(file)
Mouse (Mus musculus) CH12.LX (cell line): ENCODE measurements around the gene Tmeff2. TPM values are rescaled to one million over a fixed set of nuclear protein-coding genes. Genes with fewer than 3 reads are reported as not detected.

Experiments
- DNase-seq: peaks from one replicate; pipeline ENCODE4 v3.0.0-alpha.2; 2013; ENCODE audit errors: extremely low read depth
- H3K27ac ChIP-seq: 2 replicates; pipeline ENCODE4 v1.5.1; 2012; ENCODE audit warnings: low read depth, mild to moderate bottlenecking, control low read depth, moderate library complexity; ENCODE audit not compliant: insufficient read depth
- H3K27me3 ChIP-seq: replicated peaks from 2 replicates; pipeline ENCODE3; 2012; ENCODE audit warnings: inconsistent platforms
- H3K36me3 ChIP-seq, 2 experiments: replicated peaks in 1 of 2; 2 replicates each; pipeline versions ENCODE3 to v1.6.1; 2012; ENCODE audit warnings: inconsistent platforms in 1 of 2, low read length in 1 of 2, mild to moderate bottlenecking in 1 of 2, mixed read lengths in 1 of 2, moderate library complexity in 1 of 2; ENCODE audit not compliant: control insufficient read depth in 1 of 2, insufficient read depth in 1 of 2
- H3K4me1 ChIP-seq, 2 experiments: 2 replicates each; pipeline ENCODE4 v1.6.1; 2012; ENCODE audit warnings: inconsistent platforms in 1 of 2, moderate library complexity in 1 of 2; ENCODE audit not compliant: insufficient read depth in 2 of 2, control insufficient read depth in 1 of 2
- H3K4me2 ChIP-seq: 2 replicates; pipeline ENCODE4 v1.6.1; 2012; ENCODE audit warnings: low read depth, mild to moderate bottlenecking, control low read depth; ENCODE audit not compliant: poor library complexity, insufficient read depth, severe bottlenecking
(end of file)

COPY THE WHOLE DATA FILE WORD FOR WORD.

Mouse (Mus musculus) CH12.LX (cell line): ENCODE measurements around the gene Tmeff2. TPM values are rescaled to one million over a fixed set of nuclear protein-coding genes. Genes with fewer than 3 reads are reported as not detected.

Experiments
- DNase-seq: peaks from one replicate; pipeline ENCODE4 v3.0.0-alpha.2; 2013; ENCODE audit errors: extremely low read depth
- H3K27ac ChIP-seq: 2 replicates; pipeline ENCODE4 v1.5.1; 2012; ENCODE audit warnings: low read depth, mild to moderate bottlenecking, control low read depth, moderate library complexity; ENCODE audit not compliant: insufficient read depth
- H3K27me3 ChIP-seq: replicated peaks from 2 replicates; pipeline ENCODE3; 2012; ENCODE audit warnings: inconsistent platforms
- H3K36me3 ChIP-seq, 2 experiments: replicated peaks in 1 of 2; 2 replicates each; pipeline versions ENCODE3 to v1.6.1; 2012; ENCODE audit warnings: inconsistent platforms in 1 of 2, low read length in 1 of 2, mild to moderate bottlenecking in 1 of 2, mixed read lengths in 1 of 2, moderate library complexity in 1 of 2; ENCODE audit not compliant: control insufficient read depth in 1 of 2, insufficient read depth in 1 of 2
- H3K4me1 ChIP-seq, 2 experiments: 2 replicates each; pipeline ENCODE4 v1.6.1; 2012; ENCODE audit warnings: inconsistent platforms in 1 of 2, moderate library complexity in 1 of 2; ENCODE audit not compliant: insufficient read depth in 2 of 2, control insufficient read depth in 1 of 2
- H3K4me2 ChIP-seq: 2 replicates; pipeline ENCODE4 v1.6.1; 2012; ENCODE audit warnings: low read depth, mild to moderate bottlenecking, control low read depth; ENCODE audit not compliant: poor library complexity, insufficient read depth, severe bottlenecking